Sedition, in simple words, is a crime in attempting by way of speech, action or publication targeting the Sovereign, ministers, officers or judges by inciting hatreds or contempt in mass, to encourage discontent and disaffection among the State subjects, to even attempting to excite mass to disrupt or subvert the Constitution or even disturbing the peace and order of the Nation which is considered to be a high misdemeanour of where such information or an indictment will lie. No act shall be seditious unless its evil intentions are exposed over a considerable area or offer a bad example to a considerable number of persons. Seditious words in writing are known as Seditious libel. A person who does the act of sedition is known as a seditionist.
Sedition Law and Independence Movement :
British rulers used the sedition law to curb the Indian freedom movement and retain imperial power. The first reported use of Sedition law was against Jogendra Chandra Bose, editor of “Bangobasi”, in 1891 for his criticism of the “Age of Consent Bill”. He said that the bill was being forcefully imposed on Indians .
During freedom struggle, targets of this law included renowned nationalists like Mahatma Gandhi, Bal Gangadhar Tilak and Annie Besant . In the case of Queen Emperor v. Bal Gangadhar Tilak , the government claimed that some of his speeches that addressed to Shivaji killing Afzal Khan had instigated the murder of the Plague Commissioner Rand and another British officer, Lieutenant Ayherst. The two officers were killed as they were returning from a supper gathering at Government House, Pune, in the wake of praising the Diamond Jubilee of Queen Victoria’s rule. Tilak was convicted of the charge of sedition. In spite of, a spirited defence from Mohammad Ali Jinnah, who was amongst the most prominent faces of the Bombay Bar Association, the Judges convicted Tilak and sentenced him to a six years rigorous detainment with transportation.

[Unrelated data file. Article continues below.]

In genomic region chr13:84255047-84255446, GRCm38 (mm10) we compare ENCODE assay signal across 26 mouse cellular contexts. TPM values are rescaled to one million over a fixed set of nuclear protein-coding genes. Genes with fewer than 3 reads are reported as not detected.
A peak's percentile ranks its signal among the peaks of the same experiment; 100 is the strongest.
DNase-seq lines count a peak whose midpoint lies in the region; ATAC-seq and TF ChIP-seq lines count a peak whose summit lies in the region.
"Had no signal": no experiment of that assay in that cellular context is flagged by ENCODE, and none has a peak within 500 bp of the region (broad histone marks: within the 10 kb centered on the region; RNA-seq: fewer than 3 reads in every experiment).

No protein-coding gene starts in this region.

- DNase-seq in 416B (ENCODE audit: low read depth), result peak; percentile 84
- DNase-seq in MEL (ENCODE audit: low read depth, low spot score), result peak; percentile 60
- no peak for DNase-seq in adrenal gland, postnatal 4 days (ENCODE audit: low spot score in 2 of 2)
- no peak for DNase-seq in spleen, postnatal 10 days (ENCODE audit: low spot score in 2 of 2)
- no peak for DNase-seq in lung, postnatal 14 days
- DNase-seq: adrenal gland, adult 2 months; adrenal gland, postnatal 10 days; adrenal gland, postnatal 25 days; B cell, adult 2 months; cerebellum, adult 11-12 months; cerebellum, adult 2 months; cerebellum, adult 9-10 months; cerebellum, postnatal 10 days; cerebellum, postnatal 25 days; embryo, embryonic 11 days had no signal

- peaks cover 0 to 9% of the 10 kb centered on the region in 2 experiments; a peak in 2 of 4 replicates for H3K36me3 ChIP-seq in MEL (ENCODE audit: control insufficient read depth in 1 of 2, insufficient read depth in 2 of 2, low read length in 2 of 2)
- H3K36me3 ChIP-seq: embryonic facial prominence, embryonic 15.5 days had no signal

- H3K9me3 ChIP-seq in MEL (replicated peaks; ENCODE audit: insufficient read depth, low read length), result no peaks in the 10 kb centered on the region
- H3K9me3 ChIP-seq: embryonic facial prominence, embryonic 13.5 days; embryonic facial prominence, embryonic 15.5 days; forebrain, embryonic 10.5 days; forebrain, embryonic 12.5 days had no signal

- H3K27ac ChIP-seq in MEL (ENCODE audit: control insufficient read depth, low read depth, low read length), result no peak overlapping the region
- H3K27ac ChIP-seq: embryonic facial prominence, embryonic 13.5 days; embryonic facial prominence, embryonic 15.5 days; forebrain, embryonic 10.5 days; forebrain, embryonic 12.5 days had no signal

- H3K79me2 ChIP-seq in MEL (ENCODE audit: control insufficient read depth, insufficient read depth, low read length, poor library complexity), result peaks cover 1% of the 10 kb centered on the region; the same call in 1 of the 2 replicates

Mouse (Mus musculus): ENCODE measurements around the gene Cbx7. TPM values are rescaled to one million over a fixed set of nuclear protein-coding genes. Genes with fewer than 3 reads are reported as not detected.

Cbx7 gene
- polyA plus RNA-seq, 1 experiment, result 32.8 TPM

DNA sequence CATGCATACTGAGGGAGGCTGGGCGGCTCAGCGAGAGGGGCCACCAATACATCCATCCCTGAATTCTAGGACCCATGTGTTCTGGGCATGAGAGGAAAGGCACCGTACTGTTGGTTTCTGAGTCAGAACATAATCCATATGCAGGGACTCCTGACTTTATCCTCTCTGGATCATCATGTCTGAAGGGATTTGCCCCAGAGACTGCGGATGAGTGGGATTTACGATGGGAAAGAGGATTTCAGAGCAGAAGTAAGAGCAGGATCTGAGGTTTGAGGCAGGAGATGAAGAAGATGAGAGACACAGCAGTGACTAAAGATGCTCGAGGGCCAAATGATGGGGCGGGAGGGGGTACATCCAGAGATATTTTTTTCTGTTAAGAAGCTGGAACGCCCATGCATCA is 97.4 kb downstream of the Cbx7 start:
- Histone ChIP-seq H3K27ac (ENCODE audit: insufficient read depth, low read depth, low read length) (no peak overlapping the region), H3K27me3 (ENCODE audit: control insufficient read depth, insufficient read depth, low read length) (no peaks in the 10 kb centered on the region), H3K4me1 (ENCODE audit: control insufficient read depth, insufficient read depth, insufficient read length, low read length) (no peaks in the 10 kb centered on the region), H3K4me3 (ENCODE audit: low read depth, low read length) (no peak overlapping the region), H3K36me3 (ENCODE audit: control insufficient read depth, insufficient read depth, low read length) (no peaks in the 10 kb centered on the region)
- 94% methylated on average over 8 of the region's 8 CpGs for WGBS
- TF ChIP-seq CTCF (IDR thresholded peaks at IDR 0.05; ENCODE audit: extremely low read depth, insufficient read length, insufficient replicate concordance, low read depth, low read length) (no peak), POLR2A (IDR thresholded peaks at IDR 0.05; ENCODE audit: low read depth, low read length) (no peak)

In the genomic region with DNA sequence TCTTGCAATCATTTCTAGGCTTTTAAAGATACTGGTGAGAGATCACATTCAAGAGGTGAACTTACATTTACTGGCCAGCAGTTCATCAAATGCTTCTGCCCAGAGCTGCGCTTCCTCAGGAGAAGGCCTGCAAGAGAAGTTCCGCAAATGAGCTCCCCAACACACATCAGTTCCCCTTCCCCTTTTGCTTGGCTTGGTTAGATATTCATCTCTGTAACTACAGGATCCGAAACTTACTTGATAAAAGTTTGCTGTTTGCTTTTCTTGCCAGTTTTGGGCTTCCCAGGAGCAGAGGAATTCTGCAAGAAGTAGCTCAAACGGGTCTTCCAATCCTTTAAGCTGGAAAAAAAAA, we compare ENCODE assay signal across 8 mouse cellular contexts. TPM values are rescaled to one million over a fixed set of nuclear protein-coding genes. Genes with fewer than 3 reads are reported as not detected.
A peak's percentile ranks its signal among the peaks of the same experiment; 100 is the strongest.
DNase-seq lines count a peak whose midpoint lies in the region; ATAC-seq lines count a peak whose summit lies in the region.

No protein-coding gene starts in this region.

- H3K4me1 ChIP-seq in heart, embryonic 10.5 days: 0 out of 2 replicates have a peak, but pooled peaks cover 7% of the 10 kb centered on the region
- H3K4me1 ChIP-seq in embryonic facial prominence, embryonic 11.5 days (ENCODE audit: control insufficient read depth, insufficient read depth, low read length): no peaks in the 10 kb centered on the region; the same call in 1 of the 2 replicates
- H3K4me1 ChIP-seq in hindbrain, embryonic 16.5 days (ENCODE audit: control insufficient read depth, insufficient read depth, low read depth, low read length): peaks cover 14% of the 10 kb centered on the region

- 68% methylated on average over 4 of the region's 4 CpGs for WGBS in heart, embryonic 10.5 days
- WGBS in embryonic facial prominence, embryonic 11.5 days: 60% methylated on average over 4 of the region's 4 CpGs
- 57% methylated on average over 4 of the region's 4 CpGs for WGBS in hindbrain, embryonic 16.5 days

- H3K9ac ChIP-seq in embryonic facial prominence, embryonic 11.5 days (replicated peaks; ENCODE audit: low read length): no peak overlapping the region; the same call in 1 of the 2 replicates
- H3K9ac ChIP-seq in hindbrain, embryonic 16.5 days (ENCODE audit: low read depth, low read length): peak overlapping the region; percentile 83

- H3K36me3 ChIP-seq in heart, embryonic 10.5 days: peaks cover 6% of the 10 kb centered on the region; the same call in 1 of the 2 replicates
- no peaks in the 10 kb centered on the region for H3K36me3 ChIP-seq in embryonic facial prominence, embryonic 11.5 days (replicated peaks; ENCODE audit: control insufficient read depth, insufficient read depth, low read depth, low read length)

Another famous decision was of Annie Besant v. Advocate General of Madras . The case dealt with Section 4(1) of the Indian Press Act, 1910, that was encircled like Section 124A of Indian Pinal Code. The relevant provision stated that any press used for printing or publishing newspapers, books or other documents containing words, signs or other visible representations that tended to incite scorn or hatred to government or any class of subjects would be liable to have its deposit forfeited. In this case, an attack was leveled against the British administration. The Privy Council ordered to seize the deposit of Annie Besant’s printing press.
Further in 1922, Mohandas Gandhi was also tried under Section 124A, along with Shankerlal Banker. They were charged with the writing and publication of three articles
“Tampering with Loyalty”, “The Puzzle and its Solution” and “Shaking the Manes”, which were published in the newspaper, Young India. According to Noorani, the trial failed to deflect Gandhi from the course he had decided upon. It succeeded only in highlighting his qualities – dignity and felicity of expression . Gandhi pled guilty and demanded that the judge give him the maximum punishment possible.
Constitution and Sedition Laws :